by Jake Louque on July 9, 2020 at 5:57 pm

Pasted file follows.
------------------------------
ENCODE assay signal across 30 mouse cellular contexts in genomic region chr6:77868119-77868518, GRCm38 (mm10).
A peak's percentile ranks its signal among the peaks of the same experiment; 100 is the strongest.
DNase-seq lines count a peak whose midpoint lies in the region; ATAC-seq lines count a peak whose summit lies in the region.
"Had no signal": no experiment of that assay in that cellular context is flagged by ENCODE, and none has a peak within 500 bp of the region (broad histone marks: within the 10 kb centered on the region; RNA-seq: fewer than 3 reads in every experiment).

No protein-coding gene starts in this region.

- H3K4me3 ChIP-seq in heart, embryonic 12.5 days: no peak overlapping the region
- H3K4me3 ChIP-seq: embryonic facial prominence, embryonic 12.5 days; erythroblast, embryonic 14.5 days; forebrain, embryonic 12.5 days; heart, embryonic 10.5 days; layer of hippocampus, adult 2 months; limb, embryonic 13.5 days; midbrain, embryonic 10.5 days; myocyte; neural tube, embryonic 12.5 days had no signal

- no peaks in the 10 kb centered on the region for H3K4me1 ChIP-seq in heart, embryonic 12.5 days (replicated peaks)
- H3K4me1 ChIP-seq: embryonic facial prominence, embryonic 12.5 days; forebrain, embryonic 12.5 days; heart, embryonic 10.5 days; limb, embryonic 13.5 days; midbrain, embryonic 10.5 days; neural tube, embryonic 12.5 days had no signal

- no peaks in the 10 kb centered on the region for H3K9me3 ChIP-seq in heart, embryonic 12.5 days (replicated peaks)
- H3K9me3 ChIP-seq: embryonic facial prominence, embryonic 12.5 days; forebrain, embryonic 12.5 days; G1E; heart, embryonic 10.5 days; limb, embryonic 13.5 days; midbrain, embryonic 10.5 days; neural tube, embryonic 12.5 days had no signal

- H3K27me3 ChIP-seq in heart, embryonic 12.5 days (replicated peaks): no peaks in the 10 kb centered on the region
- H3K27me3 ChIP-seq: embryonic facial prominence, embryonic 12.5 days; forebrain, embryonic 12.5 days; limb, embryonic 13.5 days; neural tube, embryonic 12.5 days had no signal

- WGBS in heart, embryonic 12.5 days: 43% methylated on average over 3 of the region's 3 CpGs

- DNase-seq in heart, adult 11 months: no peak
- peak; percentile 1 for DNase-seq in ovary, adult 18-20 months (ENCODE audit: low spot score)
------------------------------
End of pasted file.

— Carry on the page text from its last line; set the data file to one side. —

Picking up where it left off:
Photo by Mark Goldman/Icon Sportswire via Getty Images What’s up guys? It’s another thirsty Thursday on the Baltimore Beatdown Podcast, that’s what. Spencer is busy getting drunk down in Ocean City, so in his place, Ravens Flock Talk’s own Walt Hansbrough (@WalkLikeWalt) joins Jake to talk some NFL and ravens news, and open the mailbag for the week of July 9th. To start things off, the boys discuss the biggest news in NFL circles right now, and that is Patrick Mahomes mega-contract extension with the Kansas City Chiefs. After that, they discuss the Ravens announcement regarding closing off their home games to only allow for a maximum attendance of 14,000 fans, and what that’s going to mean for the team in 2020. To cap things off, the guys turn to the mailbag which includes many great questions this week, such as projections for Hollywood Brown and Mark Andrews, how the attendance announcement affects home field advantage, potential breakout players at linebacker, and much, much more. Thanks for listening, and stay safe out there! Follow the show on social: Twitter: @PodcastBeatdown, @Jakelouque, @ravens4dummies IG: @baltimore_beatdown Facebook: Baltimore Beatdown - For Baltimore Ravens Fans Also check us out on YouTube for full video episodes of this podcast!